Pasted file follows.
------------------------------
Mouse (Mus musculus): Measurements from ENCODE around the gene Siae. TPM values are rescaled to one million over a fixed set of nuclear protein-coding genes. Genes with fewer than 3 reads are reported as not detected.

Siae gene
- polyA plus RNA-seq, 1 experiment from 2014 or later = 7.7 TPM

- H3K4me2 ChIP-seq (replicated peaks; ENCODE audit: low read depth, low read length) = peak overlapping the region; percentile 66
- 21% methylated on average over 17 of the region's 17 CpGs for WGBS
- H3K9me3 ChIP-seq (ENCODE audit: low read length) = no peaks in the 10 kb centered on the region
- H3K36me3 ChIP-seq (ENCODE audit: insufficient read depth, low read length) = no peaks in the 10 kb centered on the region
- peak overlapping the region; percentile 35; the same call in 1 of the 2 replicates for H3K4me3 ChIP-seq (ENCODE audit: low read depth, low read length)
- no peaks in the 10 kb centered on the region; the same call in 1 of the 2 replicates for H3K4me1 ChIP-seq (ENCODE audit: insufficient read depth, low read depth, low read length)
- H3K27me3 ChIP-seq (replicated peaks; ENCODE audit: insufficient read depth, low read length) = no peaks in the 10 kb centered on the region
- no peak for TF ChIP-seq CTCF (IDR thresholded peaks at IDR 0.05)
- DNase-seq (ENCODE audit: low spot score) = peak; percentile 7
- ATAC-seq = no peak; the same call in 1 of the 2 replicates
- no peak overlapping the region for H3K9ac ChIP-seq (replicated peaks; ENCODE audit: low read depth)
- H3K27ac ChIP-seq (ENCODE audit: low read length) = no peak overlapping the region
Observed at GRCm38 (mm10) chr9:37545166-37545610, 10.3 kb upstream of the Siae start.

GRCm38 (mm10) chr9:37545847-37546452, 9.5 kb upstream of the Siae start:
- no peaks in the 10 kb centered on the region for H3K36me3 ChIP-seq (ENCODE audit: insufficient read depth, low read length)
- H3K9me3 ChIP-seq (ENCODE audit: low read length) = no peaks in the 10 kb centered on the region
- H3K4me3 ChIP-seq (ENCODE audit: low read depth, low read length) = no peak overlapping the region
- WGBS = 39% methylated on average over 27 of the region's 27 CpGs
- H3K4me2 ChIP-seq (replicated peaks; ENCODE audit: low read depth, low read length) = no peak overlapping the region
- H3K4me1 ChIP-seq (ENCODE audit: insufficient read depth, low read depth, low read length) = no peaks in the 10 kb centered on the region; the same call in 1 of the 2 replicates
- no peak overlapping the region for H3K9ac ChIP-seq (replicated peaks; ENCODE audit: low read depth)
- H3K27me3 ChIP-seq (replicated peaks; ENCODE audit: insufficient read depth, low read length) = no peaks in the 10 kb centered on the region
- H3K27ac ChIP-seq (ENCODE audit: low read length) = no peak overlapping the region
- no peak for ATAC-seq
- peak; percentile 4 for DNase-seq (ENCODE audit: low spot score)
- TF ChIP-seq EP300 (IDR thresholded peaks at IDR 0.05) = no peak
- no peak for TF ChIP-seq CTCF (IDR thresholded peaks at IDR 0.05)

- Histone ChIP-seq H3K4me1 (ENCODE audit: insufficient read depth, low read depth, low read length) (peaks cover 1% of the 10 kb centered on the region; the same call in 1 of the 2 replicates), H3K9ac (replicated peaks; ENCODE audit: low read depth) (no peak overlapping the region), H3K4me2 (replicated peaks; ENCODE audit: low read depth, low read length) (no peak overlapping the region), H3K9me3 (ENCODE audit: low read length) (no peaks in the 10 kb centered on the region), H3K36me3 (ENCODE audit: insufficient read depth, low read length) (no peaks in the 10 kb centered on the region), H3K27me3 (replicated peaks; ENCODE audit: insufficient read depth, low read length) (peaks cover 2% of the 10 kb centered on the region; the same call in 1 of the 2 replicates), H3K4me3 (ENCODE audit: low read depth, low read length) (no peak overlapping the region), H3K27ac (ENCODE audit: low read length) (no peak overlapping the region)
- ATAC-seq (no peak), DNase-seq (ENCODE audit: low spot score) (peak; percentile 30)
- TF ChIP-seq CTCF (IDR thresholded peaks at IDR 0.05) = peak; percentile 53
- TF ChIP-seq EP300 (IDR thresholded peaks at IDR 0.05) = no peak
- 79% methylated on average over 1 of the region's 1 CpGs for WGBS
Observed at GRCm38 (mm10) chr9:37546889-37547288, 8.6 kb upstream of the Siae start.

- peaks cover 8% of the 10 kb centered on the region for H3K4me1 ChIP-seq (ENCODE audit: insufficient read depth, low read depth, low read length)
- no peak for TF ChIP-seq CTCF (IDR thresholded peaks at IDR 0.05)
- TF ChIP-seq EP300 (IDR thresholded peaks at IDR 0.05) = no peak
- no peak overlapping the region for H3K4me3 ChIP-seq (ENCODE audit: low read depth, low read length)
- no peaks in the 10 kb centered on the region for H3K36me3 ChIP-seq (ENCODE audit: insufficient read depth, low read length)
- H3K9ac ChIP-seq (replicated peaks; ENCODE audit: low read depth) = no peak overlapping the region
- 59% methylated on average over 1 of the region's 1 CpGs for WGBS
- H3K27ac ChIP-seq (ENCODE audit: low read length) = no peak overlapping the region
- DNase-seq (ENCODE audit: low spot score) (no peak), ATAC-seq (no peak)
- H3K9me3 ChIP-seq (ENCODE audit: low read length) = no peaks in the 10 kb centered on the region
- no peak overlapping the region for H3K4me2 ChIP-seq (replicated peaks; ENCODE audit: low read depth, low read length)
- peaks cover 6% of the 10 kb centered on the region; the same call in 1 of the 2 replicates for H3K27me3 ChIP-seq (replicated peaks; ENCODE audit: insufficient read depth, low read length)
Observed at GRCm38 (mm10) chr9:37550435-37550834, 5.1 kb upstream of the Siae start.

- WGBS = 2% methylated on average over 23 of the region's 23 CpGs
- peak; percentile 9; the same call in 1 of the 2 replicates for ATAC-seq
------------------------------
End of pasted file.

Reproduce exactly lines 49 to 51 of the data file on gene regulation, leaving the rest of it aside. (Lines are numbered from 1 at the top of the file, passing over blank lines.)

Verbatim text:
Observed at GRCm38 (mm10) chr9:37550435-37550834, 5.1 kb upstream of the Siae start.

- WGBS = 2% methylated on average over 23 of the region's 23 CpGs
- peak; percentile 9; the same call in 1 of the 2 replicates for ATAC-seq